In a first, wind power peaks coal and nuclear power for a day
Wind was the second largest source of power generation in the country on March 29, the US Energy Information Administration reported yesterday, marking the first time wind production ever exceeded coal and nuclear power in a 24-hour period.
The milestone showed at once how far the United States’ renewable energy has come, even when it emphasized how far the country must go to reach President Joe Biden’s climate goals.
It comes after two strong years of new wind installations. The 13.9 gigawatt wind capacity built in 2021 came after the record level of 14.2 GW installed in 2020. All that capacity is now converted into electricity. Seven of the ten best days for wind production since 2018 occurred during the first three months of this year, while the remaining three occurred in 2021, according to EIA figures. Wind production has grown from about 2 percent of annual US power production to more than 9 percent last year.
The increase in wind production on March 29 was driven by the states of Great Plains. Southwest Power Pool, the regional grid operator for 14 states stretching from Oklahoma to North Dakota, reported that renewable production accounted for 90 percent of its electricity production on March 29, with almost everything from wind.
“In a decade, our region has gone from thinking of 25% renewable penetration levels as almost inaccessible to a point where we regularly exceed 75% without reliability issues,” said Bruce Rew, Senior Vice President of Operations SPP, in a statement. “We can handle wind production more efficiently than other, smaller systems can because we have a huge pool of resources to draw from.”
The milestone in March was first reported by E&E News last week.
Last Tuesday, total wind power production in the United States exceeded 2,000 GWh, making wind the second largest producer of electricity in the United States after natural gas during the 24-hour period.
Did a quick look at MKB’s figures going back to 2018. Do not think it has happened before. pic.twitter.com/VW7YSPK6LJ
– Ben Storrow (@bstorrow) April 4, 2022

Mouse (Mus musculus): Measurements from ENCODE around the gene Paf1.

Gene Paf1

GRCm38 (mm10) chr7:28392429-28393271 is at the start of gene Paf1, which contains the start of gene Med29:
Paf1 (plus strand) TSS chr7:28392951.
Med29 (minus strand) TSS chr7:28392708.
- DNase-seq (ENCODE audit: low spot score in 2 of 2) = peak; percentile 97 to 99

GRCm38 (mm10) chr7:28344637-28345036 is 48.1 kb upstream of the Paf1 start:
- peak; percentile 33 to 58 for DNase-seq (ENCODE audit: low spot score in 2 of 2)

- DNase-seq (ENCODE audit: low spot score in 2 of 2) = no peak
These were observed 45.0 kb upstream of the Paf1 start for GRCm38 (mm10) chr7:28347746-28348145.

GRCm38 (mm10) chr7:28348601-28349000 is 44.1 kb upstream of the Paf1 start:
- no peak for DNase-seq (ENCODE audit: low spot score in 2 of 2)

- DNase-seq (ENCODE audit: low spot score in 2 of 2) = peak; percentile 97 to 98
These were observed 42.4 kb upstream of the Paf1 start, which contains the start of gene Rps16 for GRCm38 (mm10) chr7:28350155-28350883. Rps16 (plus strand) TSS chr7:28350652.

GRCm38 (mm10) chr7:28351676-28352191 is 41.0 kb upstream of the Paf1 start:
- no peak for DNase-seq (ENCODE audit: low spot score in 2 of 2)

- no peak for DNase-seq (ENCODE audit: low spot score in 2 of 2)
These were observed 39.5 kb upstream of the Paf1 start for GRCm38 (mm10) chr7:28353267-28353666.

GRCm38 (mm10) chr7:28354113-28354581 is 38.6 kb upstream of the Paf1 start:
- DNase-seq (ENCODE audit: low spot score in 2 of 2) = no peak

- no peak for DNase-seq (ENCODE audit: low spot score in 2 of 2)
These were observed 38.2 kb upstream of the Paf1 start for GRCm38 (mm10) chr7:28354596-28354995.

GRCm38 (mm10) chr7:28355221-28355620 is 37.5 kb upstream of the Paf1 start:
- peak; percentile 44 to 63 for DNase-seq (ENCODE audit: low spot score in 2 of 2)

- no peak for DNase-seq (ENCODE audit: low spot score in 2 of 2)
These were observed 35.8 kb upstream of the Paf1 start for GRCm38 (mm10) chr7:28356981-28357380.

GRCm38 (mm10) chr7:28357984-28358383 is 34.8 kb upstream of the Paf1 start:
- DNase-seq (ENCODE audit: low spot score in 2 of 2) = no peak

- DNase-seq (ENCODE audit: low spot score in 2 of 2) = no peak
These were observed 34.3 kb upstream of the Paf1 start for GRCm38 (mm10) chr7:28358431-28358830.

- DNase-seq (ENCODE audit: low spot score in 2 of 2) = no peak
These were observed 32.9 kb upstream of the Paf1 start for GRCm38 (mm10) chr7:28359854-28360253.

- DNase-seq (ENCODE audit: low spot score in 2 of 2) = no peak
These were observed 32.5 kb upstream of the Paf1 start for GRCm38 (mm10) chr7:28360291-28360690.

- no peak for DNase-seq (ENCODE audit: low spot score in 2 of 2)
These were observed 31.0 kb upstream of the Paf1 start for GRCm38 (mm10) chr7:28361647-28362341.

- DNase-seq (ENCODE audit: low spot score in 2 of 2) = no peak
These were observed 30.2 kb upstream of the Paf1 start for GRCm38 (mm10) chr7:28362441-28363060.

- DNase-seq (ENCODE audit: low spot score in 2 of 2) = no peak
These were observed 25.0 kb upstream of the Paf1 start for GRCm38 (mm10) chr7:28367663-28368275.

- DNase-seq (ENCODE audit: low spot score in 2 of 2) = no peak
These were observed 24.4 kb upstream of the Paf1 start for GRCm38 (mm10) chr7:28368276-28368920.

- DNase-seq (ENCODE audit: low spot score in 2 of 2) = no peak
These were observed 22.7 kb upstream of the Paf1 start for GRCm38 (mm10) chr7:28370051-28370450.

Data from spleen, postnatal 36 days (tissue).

The wind record comes with several important warnings. The need for power usually decreases in the spring and autumn, and power plants use the time to perform maintenance on their power plants. Production from coal and nuclear power plants is normally lower in the spring as a result. At the same time, March is generally the windiest month of the year. Despite this, gas, coal and nuclear power plants generated more power in March than wind, the EIA noted. Gas has been the main source of electricity production in the country since 2016.
It underlines the greater challenge facing the Biden administration and those who want to make the US network greener. Biden has aimed for 80 percent carbon-free power by the end of the decade, a figure that also includes nuclear power and hydropower. Last year, low- and zero-carbon sources accounted for 42 percent of US power production.
The number of wind farms will need to double by the end of the decade for the United States to get on track for net zero emissions by the middle of the century, says Ric O’Connell, who heads GridLab, a clean energy consulting firm. It is not clear if the United States will be able to do that.
Although the cost and logistics of operating large amounts of renewable energy online are no longer an obstacle to wind and solar energy, transmission, interconnection and supply chain constraints are all potential obstacles to a further expansion of US renewable capacity. MKB’s figures show a fall in wind farms from 10.2 GW this year to 4.3 GW 2023 and 5.2 GW 2025.
“A lot of things have to happen for it to continue,” O’Connell said. Federal efforts are underway to try to make it easier to allow new transfers, but, he added, “the federal government can only do so much in terms of allowing and placing. It will be tough.”
Reprinted from E&E News with permission from POLITICO, LLC. Copyright 2022. E&E News provides important news for energy and environmental professionals.